Make way for the world’s fastest truck

Source: BBC

By David K Gibson

This is Iron Knight from Volvo Trucks, and as of this week, it is the world’s fastest lorry. Which is a bit like being introduced as the world’s tallest Shetland pony.

Volvo’s truck division is not above the occasional stunt to show off its technology. In the last few years, it has released videos and advertisements featuring Magnus Samuelsson (the world’s strongest man, towing 750 tonnes in a fresh-from-the-factory stock model), Charlie (a hamster, steering a truck solo up a curvy quarry road), and Jean-Claude Van Damme (an “actor”, performing a split between two reversing Volvo big rigs to a calming Enya soundtrack). But this latest stunt was an engineering feat so impressive that one can forgive the gimmicky aspects.

From a standing start, the Iron Knight set a (pending) FIA record by clearing 1000 metres in 21.29 seconds at a top speed of 171mph (276kph), averaging over 100mph for that distance; it incidentally set a record in the 500 metres in the process. Volvo the truck will sprint from zero to 62mph in a mere 4.6 seconds — as quick as a Porsche 911 Carrera. That’s astounding for a 4.5-tonne vehicle, and it’s thanks to the impressive degree of customisation that Volvo baked in. The mid-mounted engine is a heavily modified 13-litre six-cylinder diesel with four turbochargers and an intercooler, achieving a fairly monumental 2,400 horsepower and 4,425 pound-feet of torque. The concept-truck cab is as aerodynamic as one can make a brick, built of fibreglass and stripped of mirrors, wipers and extraneous electronic bits. We hope, at least, they kept the CB radio.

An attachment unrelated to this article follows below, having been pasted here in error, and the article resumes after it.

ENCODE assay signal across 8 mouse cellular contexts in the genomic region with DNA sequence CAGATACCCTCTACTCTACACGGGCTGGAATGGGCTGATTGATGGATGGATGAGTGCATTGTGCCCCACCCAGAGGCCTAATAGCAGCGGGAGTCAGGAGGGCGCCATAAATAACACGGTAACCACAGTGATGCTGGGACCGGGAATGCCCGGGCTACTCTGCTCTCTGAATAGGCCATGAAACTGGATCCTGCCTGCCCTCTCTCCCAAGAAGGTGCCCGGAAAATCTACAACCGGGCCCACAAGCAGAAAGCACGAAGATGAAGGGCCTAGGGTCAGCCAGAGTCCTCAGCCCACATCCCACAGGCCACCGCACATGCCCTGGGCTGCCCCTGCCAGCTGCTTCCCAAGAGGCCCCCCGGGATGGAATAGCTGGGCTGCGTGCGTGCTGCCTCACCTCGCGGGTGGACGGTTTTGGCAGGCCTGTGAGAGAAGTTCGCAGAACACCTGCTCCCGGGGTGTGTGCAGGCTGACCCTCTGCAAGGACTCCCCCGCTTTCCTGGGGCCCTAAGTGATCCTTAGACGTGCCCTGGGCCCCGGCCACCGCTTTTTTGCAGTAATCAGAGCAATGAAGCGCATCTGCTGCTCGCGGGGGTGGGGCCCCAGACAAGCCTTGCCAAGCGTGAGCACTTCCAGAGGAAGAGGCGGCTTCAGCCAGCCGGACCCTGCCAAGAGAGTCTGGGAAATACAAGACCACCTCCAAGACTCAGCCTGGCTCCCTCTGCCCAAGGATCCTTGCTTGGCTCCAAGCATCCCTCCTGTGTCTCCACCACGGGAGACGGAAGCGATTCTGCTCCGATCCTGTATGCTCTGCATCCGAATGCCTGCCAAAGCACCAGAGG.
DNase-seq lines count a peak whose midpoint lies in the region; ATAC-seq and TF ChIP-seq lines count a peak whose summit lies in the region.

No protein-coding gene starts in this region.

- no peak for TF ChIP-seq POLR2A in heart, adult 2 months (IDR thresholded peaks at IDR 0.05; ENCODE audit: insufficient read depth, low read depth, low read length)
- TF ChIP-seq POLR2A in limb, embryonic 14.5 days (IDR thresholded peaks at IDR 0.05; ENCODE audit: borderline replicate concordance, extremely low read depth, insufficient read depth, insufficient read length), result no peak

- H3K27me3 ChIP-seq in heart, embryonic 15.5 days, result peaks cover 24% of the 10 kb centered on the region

But stunt wasn’t really about the record, or all the engineering that went into creating the Iron Knight. It was about showing offVolvo’s I-Shift Dual Clutch transmission — and unlike everything else about the Iron Knight, this part was mostly unmodified from Volvo’s FH series trucks. The dual-clutch technology is nothing new to road and racing cars, where it enables seamless acceleration, but porting it over to the freight industry is a new application. The very things that make it work on the track make it work in trucking, since there’s no interruption of power during gearchanges on climbs or curves.

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